Music is one of the only scientifically-proven activities you can do that works on multiple positive areas including coordination, problem-solving skills, creativity, teamwork, organisation, focus, and discipline.
That being said, it can undoubtedly have negative impacts, especially on the body. Paying attention to these potential problems as early as possible will increase your enjoyment of music. Nothing is worse than not being able to do the thing you love due to that very thing damaging you. Many musicians have significant hearing loss, tinnitus, back trouble, or tendonitis due to the lack of awareness around health and safety when they were younger.
The best approach is prevention and, playing bass, that starts with good technique and a relaxed, easy posture. That’s the case for any instrument.
There are some practices and products that can really help and we’ll take a look at some here.
Older musicians will tell you they wished they’d done (or not done) things that could have prevented negative impacts further down the line. Wearing earplugs is a good example and, as an older musician myself, I’ll urge you to wear ear protection! I developed tinnitus after a few weeks of very loud rehearsals 18 years ago. It’s like a strange, annoying, constantly present friend whining in my ear. There’s nothing I can do about it now but I’ve learned to live with it. It can affect people really badly though.
The best solution to prevent this and to minimise hearing loss is to wear earplugs. At the very basic end, you have something like these Senner earplugs at around £22.
Flare Audio make the Isolate Mini earplugs for a similar price.
You could go super cheap with some Mack’s foam earplugs or even a tiny bit of rolled up toilet paper inserted carefully into your ear (yup, I’ve been there…).
I use these ACS custom molded plugs which are more expensive but take off just enough volume to be safe whilst being able to hear the music well.
In-ear monitors (IEMs) are commonly used on gigs these days and can protect you from the loud volume levels from speakers and drums whilst giving you studio-level control over what you’re hearing. Provided you keep the volume level low enough this is a great option for pop and rock musicians. The downside is that many of these units are very expensive, although I know people who swear by cheaper models such as these Shure earphones.
The reason musicians don’t wear earplugs is simply the excitement and enjoyment that loud music offers. That can’t be ignored because it’s true. However, you only get one set of ears and until the boffins can work out how to fix all those precious damaged stereocilia we need to protect our hearing!
A daily stretching practice is really important, especially as you get older. Lugging gear isn’t fun and it helps to keep yourself strong and flexible. Yoga, light weight training, body weight training, and any form of cardio are great ways to keep yourself in shape. Working on your core and back muscles especially is key.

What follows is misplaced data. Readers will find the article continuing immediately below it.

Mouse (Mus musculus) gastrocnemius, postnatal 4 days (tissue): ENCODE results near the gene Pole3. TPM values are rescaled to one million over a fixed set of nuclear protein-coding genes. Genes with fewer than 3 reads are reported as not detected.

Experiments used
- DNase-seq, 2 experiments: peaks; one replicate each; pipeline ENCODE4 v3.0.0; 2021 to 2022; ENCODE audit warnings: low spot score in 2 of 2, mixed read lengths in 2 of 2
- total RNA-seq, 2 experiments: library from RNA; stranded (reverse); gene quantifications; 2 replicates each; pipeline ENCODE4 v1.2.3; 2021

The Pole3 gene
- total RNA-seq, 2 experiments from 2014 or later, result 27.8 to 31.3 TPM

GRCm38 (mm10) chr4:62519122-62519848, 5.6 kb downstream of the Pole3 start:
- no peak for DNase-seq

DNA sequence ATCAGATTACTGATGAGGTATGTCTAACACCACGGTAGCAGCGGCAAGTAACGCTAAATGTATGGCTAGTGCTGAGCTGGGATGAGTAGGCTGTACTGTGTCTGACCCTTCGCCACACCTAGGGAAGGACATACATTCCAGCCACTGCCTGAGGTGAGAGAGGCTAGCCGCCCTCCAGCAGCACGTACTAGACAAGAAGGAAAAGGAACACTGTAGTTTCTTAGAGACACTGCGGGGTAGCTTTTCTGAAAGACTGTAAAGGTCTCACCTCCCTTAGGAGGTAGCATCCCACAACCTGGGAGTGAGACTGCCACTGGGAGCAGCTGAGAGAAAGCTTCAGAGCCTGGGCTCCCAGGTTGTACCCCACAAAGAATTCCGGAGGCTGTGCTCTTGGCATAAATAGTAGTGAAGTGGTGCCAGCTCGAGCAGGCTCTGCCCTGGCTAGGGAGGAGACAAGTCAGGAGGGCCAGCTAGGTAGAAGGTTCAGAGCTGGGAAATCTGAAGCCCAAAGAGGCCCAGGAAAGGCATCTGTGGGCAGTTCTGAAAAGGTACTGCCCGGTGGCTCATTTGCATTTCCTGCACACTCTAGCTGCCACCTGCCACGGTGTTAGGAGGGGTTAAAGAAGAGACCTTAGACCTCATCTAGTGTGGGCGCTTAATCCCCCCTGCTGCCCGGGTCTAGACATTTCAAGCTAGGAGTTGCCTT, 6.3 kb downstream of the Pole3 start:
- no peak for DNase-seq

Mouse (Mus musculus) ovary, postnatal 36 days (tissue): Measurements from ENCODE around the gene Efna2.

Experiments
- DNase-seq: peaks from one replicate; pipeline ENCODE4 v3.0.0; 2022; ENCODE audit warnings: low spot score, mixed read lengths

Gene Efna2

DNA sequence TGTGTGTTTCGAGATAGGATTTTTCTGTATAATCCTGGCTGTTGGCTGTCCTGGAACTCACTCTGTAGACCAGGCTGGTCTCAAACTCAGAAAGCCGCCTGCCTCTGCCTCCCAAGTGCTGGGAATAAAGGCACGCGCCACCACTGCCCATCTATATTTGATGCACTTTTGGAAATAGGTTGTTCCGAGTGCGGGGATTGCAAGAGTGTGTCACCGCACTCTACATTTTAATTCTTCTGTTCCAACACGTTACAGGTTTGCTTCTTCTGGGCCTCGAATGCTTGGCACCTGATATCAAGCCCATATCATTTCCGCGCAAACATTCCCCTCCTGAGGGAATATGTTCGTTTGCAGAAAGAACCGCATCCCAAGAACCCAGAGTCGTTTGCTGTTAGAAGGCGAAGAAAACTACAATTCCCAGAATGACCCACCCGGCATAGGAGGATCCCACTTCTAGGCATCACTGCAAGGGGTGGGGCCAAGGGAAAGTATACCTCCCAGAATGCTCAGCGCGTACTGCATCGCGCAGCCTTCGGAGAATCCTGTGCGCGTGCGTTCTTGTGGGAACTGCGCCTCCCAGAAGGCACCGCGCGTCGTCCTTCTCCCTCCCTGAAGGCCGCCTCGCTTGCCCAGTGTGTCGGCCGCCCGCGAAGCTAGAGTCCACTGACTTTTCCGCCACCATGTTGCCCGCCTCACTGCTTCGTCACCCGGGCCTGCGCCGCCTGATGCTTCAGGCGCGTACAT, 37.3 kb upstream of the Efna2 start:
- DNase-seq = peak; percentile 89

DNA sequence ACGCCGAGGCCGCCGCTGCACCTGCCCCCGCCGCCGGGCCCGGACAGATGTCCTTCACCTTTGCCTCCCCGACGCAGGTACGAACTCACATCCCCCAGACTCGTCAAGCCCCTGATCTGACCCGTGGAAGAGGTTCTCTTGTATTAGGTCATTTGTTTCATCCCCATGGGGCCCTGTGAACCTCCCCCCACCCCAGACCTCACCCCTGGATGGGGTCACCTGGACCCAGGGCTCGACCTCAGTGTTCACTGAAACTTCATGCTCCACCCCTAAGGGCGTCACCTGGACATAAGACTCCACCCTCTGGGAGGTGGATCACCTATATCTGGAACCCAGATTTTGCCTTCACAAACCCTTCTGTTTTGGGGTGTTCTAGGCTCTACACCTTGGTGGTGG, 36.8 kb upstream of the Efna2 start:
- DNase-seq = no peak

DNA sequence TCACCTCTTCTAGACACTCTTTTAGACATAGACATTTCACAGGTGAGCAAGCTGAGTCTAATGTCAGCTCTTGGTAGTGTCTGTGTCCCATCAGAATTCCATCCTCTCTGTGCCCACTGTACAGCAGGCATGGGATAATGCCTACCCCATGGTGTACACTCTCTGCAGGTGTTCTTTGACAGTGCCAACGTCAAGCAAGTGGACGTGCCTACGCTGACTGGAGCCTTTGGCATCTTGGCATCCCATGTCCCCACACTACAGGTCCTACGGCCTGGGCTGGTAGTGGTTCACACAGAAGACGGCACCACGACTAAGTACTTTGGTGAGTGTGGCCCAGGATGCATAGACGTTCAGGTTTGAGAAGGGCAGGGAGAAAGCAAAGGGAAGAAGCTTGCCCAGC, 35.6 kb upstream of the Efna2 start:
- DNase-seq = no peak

Flexibility is one thing that goes with time, especially when you have a heavy bass strapped on to yourself for years. Muscles shorten and tighten and stretching is the best way to maintain a supple body.
This is one area of my life that I constantly have to remind myself to do. I wouldn’t say if I’m honest, that this is a daily habit yet but I know the return on a tiny investment of time would be huge. As with music practice, a consistent ten minutes a day with some intermittent stretches throughout the day would yield huge results. I do have the Start Stretching app and try to use it regularly.
I remember doing a support tour with Status Quo and seeing them travel with a flight case of weights. Very impressive for a bunch of rockers in their 60s. They were awesome though! All the old bands seem to have realised they can’t party forever and they now look after themselves well. The Rolling Stones’ Mick Jagger personifies this.
Just look at that relaxed strut.
There probably isn’t an instrument that doesn’t require some part of the human body to contort or strain in ways it wasn’t designed for. The very best ways to avoid any kind of back or joint issue are to relax, maintain good posture, breath deeply and regularly, not over-practice, take breaks and actively look after your health. I don’t know many musicians who do all those things and I know, whilst I try, it can be tough. There are some great products you can use to take care of your body.
Car Back Support
I use this back support when I drive. Musicians spend a long time in vehicles and it’s good to keep your back supported.
Body Back Buddy
This strange looking contraption allows you to manipulate any sore or tight areas yourself. Getting a sports massage is great but the costs do add up. Using this gizmo means you can loosen up without continuously opening up your wallet.
Roll this under the balls of your feet or lie down with it concentrated on one area to relieve tension. You can just as easily use a tennis ball.
Musicians tend to be obsessive types, beavering away in their practice rooms, mastering their craft. Health is one of the first things that can be overlooked in this state, including overworking, not getting outdoors much and ignoring physical fitness. If this post can convince you of one thing it is to value your health above everything else and take care of yourself. That way, you can be the best musician and best human you can be!
Do you have any health tips or products you use? Comment below.